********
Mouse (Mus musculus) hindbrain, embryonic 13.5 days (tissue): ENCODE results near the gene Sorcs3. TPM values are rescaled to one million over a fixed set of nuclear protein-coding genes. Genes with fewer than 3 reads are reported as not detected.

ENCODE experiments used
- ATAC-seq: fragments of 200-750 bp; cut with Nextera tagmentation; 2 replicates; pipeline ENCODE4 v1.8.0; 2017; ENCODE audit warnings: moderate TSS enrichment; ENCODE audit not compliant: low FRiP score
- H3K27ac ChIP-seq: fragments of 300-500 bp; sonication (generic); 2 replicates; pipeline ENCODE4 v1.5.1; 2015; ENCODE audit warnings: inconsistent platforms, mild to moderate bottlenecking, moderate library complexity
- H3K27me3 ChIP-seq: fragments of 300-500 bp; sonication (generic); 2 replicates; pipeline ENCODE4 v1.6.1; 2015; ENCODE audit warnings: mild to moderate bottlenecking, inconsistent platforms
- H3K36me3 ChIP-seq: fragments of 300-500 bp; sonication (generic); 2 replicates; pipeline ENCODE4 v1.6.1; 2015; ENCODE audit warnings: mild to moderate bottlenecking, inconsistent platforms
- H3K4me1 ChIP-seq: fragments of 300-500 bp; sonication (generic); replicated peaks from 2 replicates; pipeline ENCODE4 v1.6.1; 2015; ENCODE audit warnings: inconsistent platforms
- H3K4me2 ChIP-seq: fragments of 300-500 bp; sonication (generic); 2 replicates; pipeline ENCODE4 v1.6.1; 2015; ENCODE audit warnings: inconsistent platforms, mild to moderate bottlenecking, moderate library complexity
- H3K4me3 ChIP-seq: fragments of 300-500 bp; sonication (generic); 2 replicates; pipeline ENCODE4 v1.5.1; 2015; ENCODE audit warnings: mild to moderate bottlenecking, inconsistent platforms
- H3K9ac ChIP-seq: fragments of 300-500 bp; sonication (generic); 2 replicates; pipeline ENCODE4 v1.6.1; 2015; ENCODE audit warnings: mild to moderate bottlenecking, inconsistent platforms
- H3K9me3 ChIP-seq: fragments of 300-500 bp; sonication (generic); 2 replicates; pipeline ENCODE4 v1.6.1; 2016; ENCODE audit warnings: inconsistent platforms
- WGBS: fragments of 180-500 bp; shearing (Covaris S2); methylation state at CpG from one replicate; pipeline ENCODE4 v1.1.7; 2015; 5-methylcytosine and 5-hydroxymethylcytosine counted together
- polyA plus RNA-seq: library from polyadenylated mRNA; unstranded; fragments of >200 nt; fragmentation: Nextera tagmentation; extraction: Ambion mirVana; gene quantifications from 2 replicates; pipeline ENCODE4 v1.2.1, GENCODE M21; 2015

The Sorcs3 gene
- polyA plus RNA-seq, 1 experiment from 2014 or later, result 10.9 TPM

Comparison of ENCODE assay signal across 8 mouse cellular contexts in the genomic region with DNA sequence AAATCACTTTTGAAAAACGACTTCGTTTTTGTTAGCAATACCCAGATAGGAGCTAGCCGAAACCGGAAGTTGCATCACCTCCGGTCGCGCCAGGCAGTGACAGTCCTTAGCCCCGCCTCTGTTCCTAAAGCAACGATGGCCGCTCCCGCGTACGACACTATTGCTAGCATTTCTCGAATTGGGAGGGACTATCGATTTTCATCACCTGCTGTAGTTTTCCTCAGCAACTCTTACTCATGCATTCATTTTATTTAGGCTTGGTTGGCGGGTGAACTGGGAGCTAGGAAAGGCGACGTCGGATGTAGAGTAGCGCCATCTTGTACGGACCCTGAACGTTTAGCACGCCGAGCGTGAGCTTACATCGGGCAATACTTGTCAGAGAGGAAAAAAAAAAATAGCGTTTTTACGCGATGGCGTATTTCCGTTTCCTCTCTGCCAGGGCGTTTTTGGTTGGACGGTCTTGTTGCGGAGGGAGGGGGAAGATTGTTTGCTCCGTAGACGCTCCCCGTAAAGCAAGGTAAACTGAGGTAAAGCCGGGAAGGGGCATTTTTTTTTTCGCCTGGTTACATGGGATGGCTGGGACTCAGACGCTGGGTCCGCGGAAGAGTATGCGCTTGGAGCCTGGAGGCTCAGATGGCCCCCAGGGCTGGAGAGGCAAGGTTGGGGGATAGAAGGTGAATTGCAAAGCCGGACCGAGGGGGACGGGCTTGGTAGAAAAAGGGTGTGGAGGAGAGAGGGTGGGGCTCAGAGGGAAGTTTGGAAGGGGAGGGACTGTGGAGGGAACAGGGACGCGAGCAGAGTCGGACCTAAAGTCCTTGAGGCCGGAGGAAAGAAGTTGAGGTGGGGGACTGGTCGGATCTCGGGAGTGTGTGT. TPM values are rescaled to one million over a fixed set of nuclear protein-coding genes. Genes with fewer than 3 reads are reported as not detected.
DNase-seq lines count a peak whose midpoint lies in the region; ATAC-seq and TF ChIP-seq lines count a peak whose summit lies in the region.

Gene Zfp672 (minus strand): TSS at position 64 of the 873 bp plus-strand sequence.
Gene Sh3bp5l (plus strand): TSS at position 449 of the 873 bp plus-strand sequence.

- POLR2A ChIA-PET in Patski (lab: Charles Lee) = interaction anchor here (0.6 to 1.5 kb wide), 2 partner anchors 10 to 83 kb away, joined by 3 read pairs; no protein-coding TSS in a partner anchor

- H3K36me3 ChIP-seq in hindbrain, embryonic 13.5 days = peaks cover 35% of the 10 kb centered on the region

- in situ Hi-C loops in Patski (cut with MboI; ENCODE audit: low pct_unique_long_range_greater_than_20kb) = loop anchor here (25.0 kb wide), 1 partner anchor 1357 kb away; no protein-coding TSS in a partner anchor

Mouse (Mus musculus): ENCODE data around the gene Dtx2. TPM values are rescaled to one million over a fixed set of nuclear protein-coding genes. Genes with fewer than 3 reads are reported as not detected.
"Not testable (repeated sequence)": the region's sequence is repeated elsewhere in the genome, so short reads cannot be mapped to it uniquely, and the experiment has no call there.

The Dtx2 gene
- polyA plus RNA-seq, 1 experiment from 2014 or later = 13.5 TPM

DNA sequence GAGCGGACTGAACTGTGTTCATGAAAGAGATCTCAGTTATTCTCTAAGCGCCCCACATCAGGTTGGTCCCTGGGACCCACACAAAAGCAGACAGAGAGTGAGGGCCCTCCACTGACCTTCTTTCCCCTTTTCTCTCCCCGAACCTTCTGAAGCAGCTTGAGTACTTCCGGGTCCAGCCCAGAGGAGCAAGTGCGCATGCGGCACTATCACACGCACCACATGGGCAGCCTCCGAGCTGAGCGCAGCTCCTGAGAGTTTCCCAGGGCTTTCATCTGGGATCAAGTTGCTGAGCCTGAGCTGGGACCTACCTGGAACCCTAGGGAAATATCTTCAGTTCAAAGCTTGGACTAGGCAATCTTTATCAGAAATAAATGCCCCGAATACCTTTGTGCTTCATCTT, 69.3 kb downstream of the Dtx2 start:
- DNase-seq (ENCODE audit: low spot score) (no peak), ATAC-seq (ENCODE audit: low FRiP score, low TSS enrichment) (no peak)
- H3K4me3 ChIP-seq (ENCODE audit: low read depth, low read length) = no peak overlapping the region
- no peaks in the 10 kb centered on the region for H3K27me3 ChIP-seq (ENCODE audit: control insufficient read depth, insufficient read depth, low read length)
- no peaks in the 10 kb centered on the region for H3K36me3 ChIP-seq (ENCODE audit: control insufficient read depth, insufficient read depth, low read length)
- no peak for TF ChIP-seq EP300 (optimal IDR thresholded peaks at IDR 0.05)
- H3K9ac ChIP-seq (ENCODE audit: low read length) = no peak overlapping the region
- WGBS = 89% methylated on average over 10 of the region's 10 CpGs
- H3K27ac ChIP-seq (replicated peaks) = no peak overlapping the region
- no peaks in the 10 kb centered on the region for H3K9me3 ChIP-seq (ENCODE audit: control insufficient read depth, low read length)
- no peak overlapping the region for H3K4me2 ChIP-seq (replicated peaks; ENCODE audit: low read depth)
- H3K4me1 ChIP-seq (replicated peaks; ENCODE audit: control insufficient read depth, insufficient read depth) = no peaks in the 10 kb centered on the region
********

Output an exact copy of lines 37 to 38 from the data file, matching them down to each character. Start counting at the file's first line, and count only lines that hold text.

- no peak overlapping the region for H3K4me2 ChIP-seq (replicated peaks; ENCODE audit: low read depth)
- H3K4me1 ChIP-seq (replicated peaks; ENCODE audit: control insufficient read depth, insufficient read depth) = no peaks in the 10 kb centered on the region